The study by the monitoring group Reporters Without Borders
reports that at least 67 of the journalists were killed during or because of their work. A further 43 journalists were killed for unclear reasons.
"The motives or reasons for their deaths remain unclear because of the lack of thorough and impartial official investigations, the lack of good faith on the part of governments, or the difficulty of investigating in unstable or lawless regions," the report says.
France makes an unusual appearance near the top of the list of the deadliest countries for journalists as a result of the Islamic terrorist attack on the satirical magazine Charlie Hebdo in January
The eight journalists killed in that attack -- described by the report as "an unprecedented tragedy" -- put France third in the grim rankings for journalists killed in connection with their work.
Most journalists killed in countries 'at peace'
The violence-plagued Middle Eastern countries Iraq and Syria share first place with nine deaths each, not including those killed for unclear reasons. Two other war-torn countries, Yemen and South Sudan, are also in the top five.
But unlike in 2014, armed conflicts weren't the main cause of death for journalists this year.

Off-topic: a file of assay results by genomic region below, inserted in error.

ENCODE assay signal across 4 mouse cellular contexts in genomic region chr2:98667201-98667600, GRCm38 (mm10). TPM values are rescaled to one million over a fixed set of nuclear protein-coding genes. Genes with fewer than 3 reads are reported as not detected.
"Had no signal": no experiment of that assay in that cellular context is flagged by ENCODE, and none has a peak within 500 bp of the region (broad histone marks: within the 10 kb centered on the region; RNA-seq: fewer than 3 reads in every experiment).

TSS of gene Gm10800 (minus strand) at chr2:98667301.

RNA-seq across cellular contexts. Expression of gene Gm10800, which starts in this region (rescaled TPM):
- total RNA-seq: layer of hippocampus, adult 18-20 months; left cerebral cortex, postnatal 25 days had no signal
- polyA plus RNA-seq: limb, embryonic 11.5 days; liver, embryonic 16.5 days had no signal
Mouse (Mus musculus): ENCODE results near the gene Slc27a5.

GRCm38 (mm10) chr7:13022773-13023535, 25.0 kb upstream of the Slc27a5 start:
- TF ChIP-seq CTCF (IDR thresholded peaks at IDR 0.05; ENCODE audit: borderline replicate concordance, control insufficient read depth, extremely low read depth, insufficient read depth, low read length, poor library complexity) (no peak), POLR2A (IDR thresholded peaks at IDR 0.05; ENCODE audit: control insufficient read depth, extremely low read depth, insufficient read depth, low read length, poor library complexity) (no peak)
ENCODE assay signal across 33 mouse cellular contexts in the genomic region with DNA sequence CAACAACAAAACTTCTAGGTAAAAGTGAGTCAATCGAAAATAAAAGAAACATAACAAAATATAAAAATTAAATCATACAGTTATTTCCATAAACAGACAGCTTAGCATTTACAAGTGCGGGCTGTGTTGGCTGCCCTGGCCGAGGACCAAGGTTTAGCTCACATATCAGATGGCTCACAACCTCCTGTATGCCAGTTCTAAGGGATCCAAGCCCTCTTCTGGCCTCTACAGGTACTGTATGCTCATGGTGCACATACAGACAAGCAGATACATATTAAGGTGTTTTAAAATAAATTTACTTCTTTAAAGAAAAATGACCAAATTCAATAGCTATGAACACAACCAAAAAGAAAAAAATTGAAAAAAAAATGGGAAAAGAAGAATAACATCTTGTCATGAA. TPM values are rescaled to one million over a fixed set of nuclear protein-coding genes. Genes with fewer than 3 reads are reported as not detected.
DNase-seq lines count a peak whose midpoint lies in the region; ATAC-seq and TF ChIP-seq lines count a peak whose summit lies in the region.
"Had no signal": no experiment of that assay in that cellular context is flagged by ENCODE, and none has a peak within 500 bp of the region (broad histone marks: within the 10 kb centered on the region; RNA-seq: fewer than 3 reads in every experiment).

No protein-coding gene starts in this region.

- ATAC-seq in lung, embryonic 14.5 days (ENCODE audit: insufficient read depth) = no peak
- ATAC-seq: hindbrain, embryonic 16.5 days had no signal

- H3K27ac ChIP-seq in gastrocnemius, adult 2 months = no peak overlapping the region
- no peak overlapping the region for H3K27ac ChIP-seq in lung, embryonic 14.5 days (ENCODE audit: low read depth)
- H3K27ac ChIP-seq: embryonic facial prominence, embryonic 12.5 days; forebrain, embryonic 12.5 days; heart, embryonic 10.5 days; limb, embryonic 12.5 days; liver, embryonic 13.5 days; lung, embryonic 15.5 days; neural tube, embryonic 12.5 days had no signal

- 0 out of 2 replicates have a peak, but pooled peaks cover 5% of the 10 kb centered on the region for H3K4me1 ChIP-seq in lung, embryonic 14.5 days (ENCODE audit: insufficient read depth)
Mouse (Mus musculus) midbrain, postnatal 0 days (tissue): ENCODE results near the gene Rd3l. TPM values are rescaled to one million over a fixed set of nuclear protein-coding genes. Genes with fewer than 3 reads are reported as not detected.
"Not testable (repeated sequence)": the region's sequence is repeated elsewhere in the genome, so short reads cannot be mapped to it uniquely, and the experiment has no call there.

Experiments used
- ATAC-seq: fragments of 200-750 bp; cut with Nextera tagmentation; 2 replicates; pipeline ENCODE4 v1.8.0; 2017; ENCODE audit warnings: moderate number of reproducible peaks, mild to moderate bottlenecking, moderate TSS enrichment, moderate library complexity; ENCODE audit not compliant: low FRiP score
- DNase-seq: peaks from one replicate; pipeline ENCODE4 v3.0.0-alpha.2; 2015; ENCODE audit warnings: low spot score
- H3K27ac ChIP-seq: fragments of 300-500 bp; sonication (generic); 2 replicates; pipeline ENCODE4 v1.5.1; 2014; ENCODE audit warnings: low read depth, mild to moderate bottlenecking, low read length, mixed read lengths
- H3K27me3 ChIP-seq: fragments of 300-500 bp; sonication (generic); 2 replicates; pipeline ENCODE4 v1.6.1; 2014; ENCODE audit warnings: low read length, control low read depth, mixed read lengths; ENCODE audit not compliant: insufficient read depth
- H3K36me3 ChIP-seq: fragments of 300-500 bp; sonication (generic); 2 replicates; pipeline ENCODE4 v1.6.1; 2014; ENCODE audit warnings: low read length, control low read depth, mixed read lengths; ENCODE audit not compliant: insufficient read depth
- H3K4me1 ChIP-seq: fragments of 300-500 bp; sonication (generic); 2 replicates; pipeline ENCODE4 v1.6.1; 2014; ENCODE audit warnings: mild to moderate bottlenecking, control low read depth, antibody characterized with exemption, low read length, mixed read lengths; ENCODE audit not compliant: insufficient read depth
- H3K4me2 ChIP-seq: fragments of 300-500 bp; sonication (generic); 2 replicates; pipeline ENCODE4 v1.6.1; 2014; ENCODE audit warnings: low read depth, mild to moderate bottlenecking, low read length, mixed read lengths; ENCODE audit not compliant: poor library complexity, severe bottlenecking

"Two-thirds were killed in countries 'at peace,' " the report says.
That includes India, the deadliest country for journalists in Asia, where reporters covering organized crime and its ties to politics have been attacked, according to the report.
"The inadequacy of the Indian authorities' response is reinforcing the climate of impunity for violence against journalists," Reporters Without Borders warns.
Death toll since 2005 nearing 800
Similar problems are evident in Mexico, the deadliest country in Latin America.
"The most dangerous regions are the southern states of Veracruz and Oaxaca, where organized crime and local politicians target reporters as soon as they start covering corruption," the report says.
Since 2005, a total of 787 journalists worldwide have been killed in connection with their work, according to the monitoring group, which is based in France.
"The creation of a specific mechanism for enforcing international law on the protection of journalists is absolutely essential," said Christophe Deloire, the secretary-general of Reporters Without Borders.